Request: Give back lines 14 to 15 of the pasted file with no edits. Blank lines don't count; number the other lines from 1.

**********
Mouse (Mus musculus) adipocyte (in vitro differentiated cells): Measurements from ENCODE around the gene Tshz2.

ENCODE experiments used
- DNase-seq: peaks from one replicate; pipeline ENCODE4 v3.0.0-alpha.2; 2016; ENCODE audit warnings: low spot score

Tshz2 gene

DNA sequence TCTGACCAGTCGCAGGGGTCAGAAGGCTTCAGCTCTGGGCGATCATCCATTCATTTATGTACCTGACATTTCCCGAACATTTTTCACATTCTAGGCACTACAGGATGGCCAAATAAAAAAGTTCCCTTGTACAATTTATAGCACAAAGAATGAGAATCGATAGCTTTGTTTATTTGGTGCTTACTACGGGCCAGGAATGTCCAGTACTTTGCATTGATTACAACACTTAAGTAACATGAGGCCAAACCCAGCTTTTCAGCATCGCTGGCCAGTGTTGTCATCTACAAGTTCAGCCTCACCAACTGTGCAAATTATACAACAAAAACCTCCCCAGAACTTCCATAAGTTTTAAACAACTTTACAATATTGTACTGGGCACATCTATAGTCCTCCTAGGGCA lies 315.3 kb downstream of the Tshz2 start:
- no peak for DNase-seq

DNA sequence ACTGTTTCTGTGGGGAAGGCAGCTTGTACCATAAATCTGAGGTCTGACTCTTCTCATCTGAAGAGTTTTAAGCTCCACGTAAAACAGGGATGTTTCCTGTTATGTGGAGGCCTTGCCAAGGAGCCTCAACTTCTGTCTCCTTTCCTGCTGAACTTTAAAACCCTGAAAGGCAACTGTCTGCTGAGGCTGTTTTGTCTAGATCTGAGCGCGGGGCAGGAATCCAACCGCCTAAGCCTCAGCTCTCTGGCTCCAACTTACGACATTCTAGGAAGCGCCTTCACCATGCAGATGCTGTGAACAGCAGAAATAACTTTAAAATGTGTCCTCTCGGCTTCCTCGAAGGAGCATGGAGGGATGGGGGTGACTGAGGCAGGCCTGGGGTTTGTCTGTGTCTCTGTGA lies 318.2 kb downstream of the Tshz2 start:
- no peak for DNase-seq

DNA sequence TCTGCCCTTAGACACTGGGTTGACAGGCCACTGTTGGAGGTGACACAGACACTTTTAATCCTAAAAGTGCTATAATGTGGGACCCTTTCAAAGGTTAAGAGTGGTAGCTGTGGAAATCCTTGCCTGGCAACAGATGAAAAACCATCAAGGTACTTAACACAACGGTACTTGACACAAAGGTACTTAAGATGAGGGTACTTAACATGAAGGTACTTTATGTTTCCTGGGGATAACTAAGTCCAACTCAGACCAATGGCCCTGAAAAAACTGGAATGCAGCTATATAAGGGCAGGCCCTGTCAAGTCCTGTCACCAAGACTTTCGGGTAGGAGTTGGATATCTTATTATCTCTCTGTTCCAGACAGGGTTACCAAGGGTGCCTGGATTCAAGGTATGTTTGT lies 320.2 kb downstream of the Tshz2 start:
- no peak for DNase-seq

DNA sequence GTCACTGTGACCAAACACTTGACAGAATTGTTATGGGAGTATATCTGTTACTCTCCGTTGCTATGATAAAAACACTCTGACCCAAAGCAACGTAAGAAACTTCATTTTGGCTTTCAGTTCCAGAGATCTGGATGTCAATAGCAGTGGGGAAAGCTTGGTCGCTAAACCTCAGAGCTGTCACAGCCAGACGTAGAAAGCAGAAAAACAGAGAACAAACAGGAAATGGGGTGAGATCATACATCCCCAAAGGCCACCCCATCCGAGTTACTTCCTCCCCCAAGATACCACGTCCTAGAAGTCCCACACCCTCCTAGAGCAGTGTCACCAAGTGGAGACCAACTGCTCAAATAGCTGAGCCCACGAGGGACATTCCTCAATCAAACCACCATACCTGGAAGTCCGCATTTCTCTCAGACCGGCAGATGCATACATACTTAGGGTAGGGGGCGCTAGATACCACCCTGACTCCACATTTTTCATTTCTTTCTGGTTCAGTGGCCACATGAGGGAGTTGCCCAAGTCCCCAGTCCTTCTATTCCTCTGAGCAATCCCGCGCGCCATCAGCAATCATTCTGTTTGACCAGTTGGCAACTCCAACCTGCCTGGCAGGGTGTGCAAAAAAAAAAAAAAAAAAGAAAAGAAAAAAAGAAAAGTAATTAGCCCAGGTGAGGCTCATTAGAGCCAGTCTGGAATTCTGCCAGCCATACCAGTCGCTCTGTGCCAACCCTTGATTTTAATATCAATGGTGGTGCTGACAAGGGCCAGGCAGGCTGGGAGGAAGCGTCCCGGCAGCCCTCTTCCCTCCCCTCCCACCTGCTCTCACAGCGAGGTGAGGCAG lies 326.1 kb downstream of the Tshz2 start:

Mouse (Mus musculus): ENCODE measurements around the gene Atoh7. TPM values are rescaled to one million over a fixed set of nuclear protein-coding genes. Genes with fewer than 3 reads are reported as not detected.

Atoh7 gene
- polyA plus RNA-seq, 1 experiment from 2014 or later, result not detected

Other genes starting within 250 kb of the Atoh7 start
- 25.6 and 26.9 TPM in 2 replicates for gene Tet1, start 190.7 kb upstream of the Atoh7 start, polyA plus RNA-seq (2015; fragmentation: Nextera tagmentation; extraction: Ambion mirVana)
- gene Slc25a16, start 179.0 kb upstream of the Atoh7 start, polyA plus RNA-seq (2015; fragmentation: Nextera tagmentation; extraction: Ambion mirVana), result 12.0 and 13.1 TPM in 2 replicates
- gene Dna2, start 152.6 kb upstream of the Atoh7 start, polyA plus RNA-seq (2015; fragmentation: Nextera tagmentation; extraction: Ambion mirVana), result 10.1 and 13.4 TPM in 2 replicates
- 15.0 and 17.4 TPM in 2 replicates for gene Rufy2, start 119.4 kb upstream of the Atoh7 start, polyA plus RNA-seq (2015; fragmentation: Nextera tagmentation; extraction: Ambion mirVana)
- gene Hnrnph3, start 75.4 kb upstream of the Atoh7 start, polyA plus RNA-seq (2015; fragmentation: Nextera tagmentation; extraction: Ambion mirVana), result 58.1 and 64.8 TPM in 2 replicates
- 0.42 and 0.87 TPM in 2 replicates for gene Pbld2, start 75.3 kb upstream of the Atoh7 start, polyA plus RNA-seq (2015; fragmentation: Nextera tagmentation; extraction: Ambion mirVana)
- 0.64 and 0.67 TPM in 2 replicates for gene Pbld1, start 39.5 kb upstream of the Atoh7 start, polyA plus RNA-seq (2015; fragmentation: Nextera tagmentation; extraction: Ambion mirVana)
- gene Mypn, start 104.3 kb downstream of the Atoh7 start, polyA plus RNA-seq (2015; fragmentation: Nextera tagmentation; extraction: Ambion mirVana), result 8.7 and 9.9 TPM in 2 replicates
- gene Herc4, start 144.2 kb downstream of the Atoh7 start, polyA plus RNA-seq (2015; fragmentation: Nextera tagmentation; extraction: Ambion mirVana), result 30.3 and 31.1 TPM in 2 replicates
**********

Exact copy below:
- polyA plus RNA-seq, 1 experiment from 2014 or later, result not detected

Other genes starting within 250 kb of the Atoh7 start